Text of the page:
On Ball Defense
For all of Tony Allen’s strengths as an off-ball defender, he was just as hard to handle as an on-ball defender at the point of attack. Allen found success in defending all-time great scorers like LeBron James, Kobe Bryant, and Kevin Durant. As we’ll see through his on-ball film, many of Allen’s traits in off ball defense translated to his on-ball prowess.
Kobe Bryant vs Tony Allen in the 2010 NBA Finals was a sight to see. Bryant claimed Tony Allen was the toughest defender to match up against because “he was the only one who didn’t ask for help.”
In clip one, Allen is able to prevent a blow by on Bryant’s drive by backpedaling four steps in a coordinated and fluid motion. His right arm is up ready to contest a jumper while his left arm is doing the dirty work by subtly prying into Bryant’s dribble space. This forces Bryant to push-off which allows him more space to fake a spin. Allen isn’t giving up an inch and doesn’t bite for the spin back to the right or the pump fake. Instead, Allen keeps his arms vertical, hands at the ready and knocks the ball out of his hands before Bryant can get a shot off. Allen’s dexterity shined when he dug for the ball in the lane but his extraordinary hands loomed even larger in one on one matchups.
In clip two, Bryant backs down Allen from just inside the free throw line. There’s a two inch height difference here but Allen’s strength allows him to keep up with Bryant. Allen keeps his left hand at Bryant’s hip level while jabbing out his right hand like a boxer trying to land an upper body blow. Bryant lowers his shoulder into Allen’s chest and he’s able to not only absorb the contact but move his right arm up from that jab to a vertical contest. It’s a badly missed shot from Bryant and Allen’s quick upper body movement allowed him to not foul.
LeBron James and Kobe Bryant are two different players and required different strategies for Allen to deploy. With James, Allen had to deal with a hyper athletic force of nature. In the first clip, James forcefully changes directions and rejects the screen. Allen has to plant and backpedal with haste in order to stay with the electric James. Allen stays in his driving path but it’s tough dealing with James’ strength too. Allen is pushed back a bit as James drives to the rim. A quick flip of his hips as James changes directions lets Allen move backwards in lockstep with James. While Allen does feel the force of a Lebron James drive he holds his own enough for the end result to be a turnover.
Allen’s ability to backpedal with speed and control is one of his defining traits as a one on one defender. He gives Bryant the leverage to drive left which was his goal. While Bryant was a great scorer from anywhere, Allen stood a better chance forcing him left than to his dominant right side of the court. As Bryant drives, Allen maintains the lower body and core strength to take his contact while not falling too far out of reach to contest. When Bryant rises for his pull-up jumper, Allen snaps his right arm up to contest while his momentum fails him.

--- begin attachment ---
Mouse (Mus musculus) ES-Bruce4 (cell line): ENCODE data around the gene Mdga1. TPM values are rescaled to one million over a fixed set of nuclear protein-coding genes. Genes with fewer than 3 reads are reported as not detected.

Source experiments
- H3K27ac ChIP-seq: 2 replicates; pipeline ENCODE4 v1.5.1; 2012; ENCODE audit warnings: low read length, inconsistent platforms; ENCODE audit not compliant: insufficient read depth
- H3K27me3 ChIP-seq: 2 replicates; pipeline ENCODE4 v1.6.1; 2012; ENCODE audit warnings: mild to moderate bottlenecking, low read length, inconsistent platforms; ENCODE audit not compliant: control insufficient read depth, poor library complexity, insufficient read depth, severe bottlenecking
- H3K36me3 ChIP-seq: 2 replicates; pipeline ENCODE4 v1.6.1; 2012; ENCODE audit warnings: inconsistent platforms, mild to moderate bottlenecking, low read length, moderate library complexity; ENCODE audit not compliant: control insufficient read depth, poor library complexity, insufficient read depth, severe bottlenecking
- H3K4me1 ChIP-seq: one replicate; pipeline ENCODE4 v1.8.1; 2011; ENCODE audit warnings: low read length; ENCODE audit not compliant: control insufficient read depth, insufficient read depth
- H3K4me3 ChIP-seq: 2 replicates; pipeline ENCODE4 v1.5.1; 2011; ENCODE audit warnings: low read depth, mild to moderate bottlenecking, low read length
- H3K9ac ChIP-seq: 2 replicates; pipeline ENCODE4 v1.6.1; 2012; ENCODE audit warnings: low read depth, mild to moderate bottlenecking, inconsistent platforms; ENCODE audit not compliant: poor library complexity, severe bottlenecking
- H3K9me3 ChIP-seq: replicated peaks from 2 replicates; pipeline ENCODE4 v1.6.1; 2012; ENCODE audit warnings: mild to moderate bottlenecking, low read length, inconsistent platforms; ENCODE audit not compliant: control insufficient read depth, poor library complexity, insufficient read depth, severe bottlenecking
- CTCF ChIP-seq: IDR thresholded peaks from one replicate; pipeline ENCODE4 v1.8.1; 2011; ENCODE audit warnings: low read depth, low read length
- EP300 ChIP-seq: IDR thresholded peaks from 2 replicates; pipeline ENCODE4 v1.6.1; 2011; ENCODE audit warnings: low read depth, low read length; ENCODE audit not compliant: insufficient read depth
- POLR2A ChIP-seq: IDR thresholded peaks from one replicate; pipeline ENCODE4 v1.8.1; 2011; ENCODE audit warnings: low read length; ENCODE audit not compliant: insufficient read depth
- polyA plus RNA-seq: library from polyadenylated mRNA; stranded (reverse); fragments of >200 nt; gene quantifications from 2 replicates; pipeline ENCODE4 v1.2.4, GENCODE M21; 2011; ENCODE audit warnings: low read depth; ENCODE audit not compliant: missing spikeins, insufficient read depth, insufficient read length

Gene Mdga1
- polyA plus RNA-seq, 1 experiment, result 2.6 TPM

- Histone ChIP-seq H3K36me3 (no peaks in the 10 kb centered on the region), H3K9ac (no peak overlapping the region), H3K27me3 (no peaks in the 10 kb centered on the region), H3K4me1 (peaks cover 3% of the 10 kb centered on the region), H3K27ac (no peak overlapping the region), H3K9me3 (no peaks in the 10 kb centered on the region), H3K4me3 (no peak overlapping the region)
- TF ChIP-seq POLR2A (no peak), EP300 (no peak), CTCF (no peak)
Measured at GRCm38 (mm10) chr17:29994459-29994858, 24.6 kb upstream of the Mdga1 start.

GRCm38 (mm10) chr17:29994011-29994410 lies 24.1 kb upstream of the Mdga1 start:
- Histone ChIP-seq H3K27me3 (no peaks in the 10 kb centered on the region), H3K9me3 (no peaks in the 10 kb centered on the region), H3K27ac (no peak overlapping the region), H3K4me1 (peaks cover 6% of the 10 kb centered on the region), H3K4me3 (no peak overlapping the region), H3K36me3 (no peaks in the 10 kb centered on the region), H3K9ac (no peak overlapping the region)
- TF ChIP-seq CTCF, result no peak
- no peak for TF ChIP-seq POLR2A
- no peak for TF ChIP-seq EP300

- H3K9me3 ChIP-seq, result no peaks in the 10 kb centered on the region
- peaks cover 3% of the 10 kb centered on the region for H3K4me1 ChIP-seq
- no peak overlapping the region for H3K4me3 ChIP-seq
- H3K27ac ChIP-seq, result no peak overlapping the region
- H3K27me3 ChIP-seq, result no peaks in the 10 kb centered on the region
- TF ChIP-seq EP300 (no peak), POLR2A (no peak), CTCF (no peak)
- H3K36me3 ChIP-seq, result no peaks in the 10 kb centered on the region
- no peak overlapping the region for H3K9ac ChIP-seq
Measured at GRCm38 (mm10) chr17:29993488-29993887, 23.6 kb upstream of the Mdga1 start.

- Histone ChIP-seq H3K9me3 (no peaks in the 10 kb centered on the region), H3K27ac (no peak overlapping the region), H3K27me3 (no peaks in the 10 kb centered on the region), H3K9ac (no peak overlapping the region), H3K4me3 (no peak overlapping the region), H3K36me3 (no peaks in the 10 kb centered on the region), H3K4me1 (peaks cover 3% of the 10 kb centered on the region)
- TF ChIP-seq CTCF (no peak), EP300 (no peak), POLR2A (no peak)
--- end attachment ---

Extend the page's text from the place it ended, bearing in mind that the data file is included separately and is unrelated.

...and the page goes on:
Tony Allen’s deceleration when closing out to his man allowed him to stay with bigger and faster athletes. Here Allen loses Bryant off the ball when he gets stuck navigating the second screener in the stagger action. This causes Allen to have more ground to cover and less time to react once Bryant has the ball. Allen closes the distance quickly but more importantly decelerates as he reaches Bryant near the top of the key. This allows Allen to set his stance and now shadow Kobe as if he had never lost him in the first place. Next we see more textbook on-ball defense from Allen. He moves his feet quickly in a hasty backwards shuffle to cut off Bryant’s drive. Then Bryant tries to shake Allen by pivoting every which way but Allen focuses on the ball and gets a piece of it when Bryant releases it from his hands.
Sometimes Allen wasn’t fast enough when moving downhill to contain drives from Bryant or James. In clip one, Allen shadows Bryant well until he loses his balance. Allen slips momentarily which allows Bryant a window to attack the paint and force help. In the play versus James, Allen stays on top of the screen attempt but can’t handle James’ vicious burst of speed while crossing over from left to right. These kinds of plays are bound to happen considering Allen is dealing with two of the greatest offensive players in NBA history.
Allen’s risky play style when going for steals naturally led to defensive breakdowns if he missed. Against the Lakers, Allen is able to withstand the power of Bryant forcing his way to the basket but sees an opportunity to go for a steal. Even though he fails, it’s no harm no foul since Bryant misses the shot due to some great help from Davis. But missed steal attempts like these often lead to offensive advantages which can easily be capitalized on.
Such was true in clip two against Houston where the Rockets set up a play out of horns. Allen goes under the first screen and bothers Harden enough to send him back a few feet. Unfortunately for Allen he fails to rob Harden of the ball. This leads to help off the corner and a rotation at the rim by Gasol. Harden makes the easy laydown pass for an easy dunk which was initially created off the failed steal attempt by Allen.